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Wednesday, August 20, 2014  
Unveiling the truth

Omanis were the first to abolish slave trade, says Issa Bin Nasser Al Ismaily’s book, ‘Zanzibar – The Colonial Scramble and Slave Trade’

It is a fact that slave trade existed at different points of time in history, but very few are aware of the fact that it was the Omanis that abolished it first. In 1822, Sayyid Said Bin Sultan abolished human trafficking in Zanzibar, and in 1845, he also stopped the shipping of slaves to the Sultanate.

In his book Zanzibar – The Colonial Scramble and Slave Trade, Sheikh Issa Bin Nasser Al Ismaily, 85, who handled managerial positions in the Central Bank of Oman and Al Ahli Bank,  highlights the fact that Oman was the first  nation to abolish slave trade and its participation in human trafficking was minimal. The book, which is in Arabic, was released on April 29 at the Golden Tulip Hotel in Seeb, Muscat. Its Swahili edition, which was published in 1999, was also equally popular. The English translation of the book will come out soon.  

In his informative tome, Issa, who had a long, illustrious career in Zanzibar and The Sultanate, has set the record straight about who was behind the slave trade in the island of Zanzibar during the Arab rule from 1804 to 1856. He delves into history to explain how the slave trade was mostly in the hands of the Europeans and Indians, while the Arab participation was minimal. He goes on to explain how in 1872, Sayyid Barghash further abolished slave trade and closed down the slave market at Mkunazini in Zanzibar. European countries declared the abolishment of slave trade as far as late as only in 1890, which was 18 years after the Omani rulers abolished it.  In 1897, Sayyid Hamoud completely abolished slavery and granted freedom to slaves in Zanzibar. The British abolished slavery in Kenya only as late as in 1912 — 15 years after Zanzibar — and the Germans as late as 1920.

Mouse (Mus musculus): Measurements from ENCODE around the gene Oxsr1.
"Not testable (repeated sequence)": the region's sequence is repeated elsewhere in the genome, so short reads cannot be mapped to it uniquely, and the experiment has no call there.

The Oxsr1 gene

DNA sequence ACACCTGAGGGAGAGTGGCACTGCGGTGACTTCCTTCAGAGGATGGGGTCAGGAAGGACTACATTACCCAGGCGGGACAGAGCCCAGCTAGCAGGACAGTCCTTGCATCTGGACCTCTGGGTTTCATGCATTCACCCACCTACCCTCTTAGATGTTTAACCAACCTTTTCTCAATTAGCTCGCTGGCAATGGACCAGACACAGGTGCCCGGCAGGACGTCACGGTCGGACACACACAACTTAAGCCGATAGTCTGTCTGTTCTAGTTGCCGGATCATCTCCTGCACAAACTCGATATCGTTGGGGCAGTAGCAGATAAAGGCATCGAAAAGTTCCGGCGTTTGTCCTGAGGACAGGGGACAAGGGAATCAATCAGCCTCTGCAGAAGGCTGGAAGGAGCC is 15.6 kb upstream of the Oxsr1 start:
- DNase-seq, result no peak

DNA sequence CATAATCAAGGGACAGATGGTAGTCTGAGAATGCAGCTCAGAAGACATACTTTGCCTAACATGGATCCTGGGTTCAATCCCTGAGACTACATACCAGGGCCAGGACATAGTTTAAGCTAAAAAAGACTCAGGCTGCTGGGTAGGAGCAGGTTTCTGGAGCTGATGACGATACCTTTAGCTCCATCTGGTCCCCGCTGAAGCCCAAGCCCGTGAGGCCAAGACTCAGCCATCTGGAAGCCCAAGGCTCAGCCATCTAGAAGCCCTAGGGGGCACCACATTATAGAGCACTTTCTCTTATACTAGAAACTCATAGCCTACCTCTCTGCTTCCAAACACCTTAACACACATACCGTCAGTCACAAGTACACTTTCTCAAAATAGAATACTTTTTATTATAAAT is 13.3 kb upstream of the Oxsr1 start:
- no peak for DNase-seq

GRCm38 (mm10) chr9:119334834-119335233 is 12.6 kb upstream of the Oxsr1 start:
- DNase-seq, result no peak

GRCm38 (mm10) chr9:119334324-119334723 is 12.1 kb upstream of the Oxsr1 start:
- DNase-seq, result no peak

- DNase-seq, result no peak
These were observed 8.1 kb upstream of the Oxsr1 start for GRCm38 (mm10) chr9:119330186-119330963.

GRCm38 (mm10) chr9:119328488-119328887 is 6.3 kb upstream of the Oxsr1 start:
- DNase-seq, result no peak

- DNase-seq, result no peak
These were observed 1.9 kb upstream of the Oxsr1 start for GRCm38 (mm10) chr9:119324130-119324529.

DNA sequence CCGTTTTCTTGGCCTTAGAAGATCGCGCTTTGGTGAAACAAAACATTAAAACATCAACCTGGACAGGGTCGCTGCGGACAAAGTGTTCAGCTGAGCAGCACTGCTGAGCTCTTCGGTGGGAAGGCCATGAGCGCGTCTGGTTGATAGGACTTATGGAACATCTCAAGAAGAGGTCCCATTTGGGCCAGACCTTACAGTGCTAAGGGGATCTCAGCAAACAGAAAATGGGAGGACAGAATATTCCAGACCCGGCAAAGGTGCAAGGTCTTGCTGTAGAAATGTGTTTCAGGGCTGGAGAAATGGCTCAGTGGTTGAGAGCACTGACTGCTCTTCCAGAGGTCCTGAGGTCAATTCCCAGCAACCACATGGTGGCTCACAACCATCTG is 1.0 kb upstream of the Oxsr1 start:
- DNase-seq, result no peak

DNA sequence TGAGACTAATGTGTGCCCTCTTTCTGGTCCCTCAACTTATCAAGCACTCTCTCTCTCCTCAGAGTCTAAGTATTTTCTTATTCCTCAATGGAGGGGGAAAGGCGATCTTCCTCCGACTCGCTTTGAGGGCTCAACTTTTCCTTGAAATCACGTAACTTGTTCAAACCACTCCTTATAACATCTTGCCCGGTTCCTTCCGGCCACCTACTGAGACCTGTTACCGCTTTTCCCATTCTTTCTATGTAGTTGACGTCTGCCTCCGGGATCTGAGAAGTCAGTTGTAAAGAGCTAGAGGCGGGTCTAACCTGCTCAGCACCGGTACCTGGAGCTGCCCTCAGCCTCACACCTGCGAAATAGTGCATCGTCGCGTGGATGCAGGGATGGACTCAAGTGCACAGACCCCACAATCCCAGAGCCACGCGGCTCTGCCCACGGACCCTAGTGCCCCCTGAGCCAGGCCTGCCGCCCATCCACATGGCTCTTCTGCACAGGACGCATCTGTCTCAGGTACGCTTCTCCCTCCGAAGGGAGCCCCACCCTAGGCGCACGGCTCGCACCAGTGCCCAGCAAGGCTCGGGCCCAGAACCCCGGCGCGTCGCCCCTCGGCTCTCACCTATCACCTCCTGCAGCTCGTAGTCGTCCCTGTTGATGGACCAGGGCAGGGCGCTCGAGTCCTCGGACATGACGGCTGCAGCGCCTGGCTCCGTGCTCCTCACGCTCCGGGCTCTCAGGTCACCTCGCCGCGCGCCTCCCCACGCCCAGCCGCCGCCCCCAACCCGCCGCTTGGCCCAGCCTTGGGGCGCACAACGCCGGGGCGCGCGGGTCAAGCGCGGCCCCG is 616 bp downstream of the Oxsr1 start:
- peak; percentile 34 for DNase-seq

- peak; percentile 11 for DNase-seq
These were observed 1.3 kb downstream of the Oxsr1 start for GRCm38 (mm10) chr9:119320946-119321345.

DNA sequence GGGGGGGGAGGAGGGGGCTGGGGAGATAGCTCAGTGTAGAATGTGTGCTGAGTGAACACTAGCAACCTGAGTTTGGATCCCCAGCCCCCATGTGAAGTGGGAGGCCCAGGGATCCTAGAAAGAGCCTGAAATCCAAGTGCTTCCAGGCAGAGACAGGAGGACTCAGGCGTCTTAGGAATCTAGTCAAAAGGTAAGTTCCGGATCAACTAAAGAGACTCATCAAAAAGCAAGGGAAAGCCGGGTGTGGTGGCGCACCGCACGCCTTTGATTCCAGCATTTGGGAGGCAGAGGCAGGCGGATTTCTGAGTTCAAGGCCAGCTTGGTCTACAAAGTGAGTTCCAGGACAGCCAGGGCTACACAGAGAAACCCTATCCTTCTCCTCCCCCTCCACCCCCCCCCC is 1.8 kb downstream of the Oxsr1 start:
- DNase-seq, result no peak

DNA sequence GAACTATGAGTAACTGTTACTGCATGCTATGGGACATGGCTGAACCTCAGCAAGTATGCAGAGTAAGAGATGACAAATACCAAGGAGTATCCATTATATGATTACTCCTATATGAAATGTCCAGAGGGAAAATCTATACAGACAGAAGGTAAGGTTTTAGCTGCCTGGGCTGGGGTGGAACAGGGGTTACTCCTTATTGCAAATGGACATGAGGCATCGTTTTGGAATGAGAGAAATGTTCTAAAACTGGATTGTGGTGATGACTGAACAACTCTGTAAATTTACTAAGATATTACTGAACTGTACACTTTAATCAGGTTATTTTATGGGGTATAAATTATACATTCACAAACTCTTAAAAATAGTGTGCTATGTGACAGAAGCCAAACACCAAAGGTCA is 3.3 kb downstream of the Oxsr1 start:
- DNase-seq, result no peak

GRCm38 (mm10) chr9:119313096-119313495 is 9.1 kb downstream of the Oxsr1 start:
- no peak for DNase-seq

What makes the book special is the fact that the author himself narrates his experiences in the island. He explores the links between Oman and Zanzibar from the time of Sayyid Said Bin Sultan (1804-1856) till the reign of Sultan Sayyid Jamshid Bin Abdullah Bin Khalifa.

Giving a vivid account of his life, Issa explains the factors behind the 1964 Zanzibar revolution and the role of various players.  He had worked in Zanzibar as district officer, magistrate, administrative secretary as well as the Aide-de-Camp to the British Resident.

He describes in detail the background of the political events that led to the bloody revolution, which came to an end with the toppling of the Zanzibar government with the help of Tanganyika, leaving thousands dead.

Issa is a victim of the revolution. On the first day of the uprising, his father was gunned down before his wife (Issa’s mother) and 12-year-old daughter. The primary essence of his book is that it was not the Arabs alone who were involved in slave trade in Africa. It was mainly the Europeans, Indians and some Arabs who indulged in human trafficking.  Even the African chiefs themselves participated in capturing their fellowmen for slave traders.

Issa refutes the argument that the sole participation of Arabs led to their massacre in the revolution. The book looks at various aspects of the events involving racism and hatred against the Arabs on exaggerated allegations of slave trade. 

According to Issa, there were powers with vested interests who aimed at tarnishing the image of Islam and Arabs in East Africa. When asked about the motive for writing this book, he said that as an 85-year-old man, he felt the need to tell his children and the younger generation of the hardships he encountered in life as well as in his long civil service career.

He is also keen to dispel all doubts and misinformation about the revolution claiming that it was of Zanzibar’s own making. He is also pleased  that Dr Harith Ghassany has done a good job of exposing the facts in his book titled Kwaheri Ukoloni, Kwaheri Uhuru (Goodbye Colonialism, Goodbye Independence)  published in 2010.

 

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